I have a Mongo database that I did not create or architect, is there a good way to introspect the db or print out what the structure is to start to get a handle on what types of data are being stored, how the data types are nested, etc?


Just query the database by running the following commands in the mongo shell:

use mydb //this switches to the database you want to query
show collections //this command will list all collections in the database
db.collectionName.find().pretty() //this will show all documents in the database in a readable format; do the same for each collection in the database

You should then be able to examine the document structure.

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    What if some documents are different to others? That method won't show ALL fields or the entire structure stored. – Sammaye Feb 5 '13 at 17:33
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    @Sammaye you're right...it will need a script to reach into all docs and compare all keys then print a tree structure is probably a good visual way to show the whole structure and make it digestible – br3w5 Feb 5 '13 at 17:45
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    @Sammaye @ssbrewster :You can use this script to get the structure for your collection. Let me know if it is helpful. mongo mongo-struc.js > struc.json – hkasera Mar 6 '14 at 10:15
  • The script uses typeof function. It retrives js types and not BSON types. – DistribuzioneGaussiana Mar 20 '16 at 12:03

There is actually a tool to help you out here called Variety:


You can view the Github repo for it here: https://github.com/variety/variety

I should probably warn you that:

  • It uses MR to accomplish its tasks
  • It uses certain other queries that could bring a production set-up to a near halt in terms of performance.

As such I recommend you run this on a development server or a hidden node of a replica or something.

Depending on the size and depth of your documents it may take a very long time to understand the rough structure of your database through this but it will eventually give one.

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This will print name and its type

var schematodo = db.collection_name.findOne()
for (var key in schematodo) { print (key, typeof key) ; }
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I would recommend limiting the result set rather than issuing an unrestricted find command.

use mydb
var z = db.collectionName.find().limit(10)

This will help you being to understand your database structure or lack thereof.

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  • The only problem is that there is no way the say that the number you get back represents the database structure, you could have 1000001 records and limit on 1000000 of them but miss the existing field in the last document because the other 1000000 dont have it – Sammaye Jul 28 '14 at 12:41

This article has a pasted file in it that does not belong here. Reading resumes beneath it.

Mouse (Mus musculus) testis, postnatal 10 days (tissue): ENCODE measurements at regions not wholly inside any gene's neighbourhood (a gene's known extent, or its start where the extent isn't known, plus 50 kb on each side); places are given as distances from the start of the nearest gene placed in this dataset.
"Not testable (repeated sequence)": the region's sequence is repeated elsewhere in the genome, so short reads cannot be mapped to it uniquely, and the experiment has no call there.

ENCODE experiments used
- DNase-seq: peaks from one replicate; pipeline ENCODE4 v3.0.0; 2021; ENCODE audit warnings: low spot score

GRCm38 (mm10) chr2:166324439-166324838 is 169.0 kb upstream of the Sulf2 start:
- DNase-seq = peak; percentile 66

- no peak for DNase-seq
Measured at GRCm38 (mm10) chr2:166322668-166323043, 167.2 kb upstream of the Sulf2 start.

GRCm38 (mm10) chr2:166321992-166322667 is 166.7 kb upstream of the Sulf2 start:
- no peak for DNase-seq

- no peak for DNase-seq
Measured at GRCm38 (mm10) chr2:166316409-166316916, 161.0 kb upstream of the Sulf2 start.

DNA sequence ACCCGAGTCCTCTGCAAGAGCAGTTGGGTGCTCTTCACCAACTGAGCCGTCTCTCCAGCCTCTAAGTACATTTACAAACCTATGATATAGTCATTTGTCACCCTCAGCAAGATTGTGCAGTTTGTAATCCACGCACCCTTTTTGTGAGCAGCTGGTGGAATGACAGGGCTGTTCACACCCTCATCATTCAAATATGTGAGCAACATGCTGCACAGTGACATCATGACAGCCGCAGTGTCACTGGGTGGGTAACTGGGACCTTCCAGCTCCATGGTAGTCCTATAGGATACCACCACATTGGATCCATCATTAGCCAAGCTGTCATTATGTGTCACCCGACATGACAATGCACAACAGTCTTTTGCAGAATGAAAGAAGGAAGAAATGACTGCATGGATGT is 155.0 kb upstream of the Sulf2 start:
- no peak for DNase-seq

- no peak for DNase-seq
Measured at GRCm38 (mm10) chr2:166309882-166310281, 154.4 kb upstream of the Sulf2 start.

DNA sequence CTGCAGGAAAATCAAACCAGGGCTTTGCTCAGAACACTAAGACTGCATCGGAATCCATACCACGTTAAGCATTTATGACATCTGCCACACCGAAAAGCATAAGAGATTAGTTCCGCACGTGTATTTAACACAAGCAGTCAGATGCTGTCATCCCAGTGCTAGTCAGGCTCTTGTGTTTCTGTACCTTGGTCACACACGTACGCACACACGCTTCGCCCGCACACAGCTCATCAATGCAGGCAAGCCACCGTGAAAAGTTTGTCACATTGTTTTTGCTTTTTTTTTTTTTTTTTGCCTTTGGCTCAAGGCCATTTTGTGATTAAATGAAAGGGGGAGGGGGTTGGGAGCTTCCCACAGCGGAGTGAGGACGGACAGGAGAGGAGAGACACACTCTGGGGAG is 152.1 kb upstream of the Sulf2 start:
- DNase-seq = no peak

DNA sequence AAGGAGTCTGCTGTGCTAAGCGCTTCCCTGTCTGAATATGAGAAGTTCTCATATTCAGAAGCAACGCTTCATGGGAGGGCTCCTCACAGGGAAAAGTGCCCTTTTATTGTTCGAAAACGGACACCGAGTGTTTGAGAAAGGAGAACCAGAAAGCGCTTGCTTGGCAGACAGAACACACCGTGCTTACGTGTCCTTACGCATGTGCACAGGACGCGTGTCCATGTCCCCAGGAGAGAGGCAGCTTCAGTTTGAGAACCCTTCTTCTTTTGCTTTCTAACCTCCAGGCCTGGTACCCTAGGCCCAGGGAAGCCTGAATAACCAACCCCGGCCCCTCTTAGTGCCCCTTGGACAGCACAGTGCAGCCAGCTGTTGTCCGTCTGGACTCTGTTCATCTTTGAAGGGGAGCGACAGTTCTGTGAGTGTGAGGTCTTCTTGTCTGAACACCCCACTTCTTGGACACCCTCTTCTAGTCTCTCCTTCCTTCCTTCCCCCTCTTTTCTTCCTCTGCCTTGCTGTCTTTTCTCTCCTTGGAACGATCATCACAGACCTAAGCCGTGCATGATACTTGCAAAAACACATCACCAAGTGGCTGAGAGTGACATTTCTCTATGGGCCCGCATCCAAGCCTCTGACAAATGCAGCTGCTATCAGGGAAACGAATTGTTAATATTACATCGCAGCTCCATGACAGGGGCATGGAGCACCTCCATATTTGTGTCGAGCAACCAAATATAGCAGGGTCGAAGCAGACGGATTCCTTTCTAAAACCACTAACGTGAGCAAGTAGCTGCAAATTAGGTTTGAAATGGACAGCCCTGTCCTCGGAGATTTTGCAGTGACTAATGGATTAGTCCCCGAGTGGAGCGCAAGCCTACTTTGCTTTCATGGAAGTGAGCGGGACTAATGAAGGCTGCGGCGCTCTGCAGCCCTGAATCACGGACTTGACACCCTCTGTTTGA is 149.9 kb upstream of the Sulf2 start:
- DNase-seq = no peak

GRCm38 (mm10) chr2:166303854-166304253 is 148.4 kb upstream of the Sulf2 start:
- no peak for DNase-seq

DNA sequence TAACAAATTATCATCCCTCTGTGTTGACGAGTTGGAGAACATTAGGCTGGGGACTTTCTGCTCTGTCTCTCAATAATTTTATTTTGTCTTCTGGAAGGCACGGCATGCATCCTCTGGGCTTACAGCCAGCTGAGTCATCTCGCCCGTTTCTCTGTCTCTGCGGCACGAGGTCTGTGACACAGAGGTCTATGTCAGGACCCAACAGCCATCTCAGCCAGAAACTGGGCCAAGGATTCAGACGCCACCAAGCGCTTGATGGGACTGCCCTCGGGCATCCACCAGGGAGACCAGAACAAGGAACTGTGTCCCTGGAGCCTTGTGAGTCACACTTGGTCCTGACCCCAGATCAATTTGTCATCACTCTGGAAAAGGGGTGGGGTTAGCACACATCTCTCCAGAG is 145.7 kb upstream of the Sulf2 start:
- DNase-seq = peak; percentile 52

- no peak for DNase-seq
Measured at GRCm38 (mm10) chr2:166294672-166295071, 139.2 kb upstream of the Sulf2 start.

• I agree with you there. However for a quick and dirty it might suffice. I know of many use cases where mongo is used as a semi structured data store similar to traditional RDMS. In the other case this technique will not give the full structure but it can at least provide something quick. I have used the variety tool and like it a lot for a comprehensive schema analysis. – Paul Jul 30 '14 at 14:22
  • True and there is a tool out there somewhere, forgot its name, that actually takes 10 queries of limited 10 queries in an attempt to create a performant schema analyzer. – Sammaye Jul 30 '14 at 14:23

This is an open-source tool that I, along with my friend, have created - https://pypi.python.org/pypi/mongoschema/

It is a Python library with a pretty simple usage. You can try it out (even contribute).

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One option is to use the Mongoeye. It is open-source tool similar to the Variety.

The difference is that Mongoeye is a stand-alone program (Mongo Shell is not required) and has more features (histograms, most frequent values, etc.).


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Few days ago I found GUI client MongoDB Compass with some nice visualizations. See the product overview. It comes directly from the mongodb people and according to their doc:

MongoDB Compass is designed to allow users to easily analyze and understand the contents of their data collections within MongoDB...

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You can use MongoDB's tool mongodump. On running it, a dump folder is created in the directory from which you executed mongodump. In that folder, there are multiple folders that correspond to the databases in MongDB, and there are subfolders that correspond to the collections, and files that correspond to the documents.

This method is the best I know of, as you can also make out the schema of empty collections.

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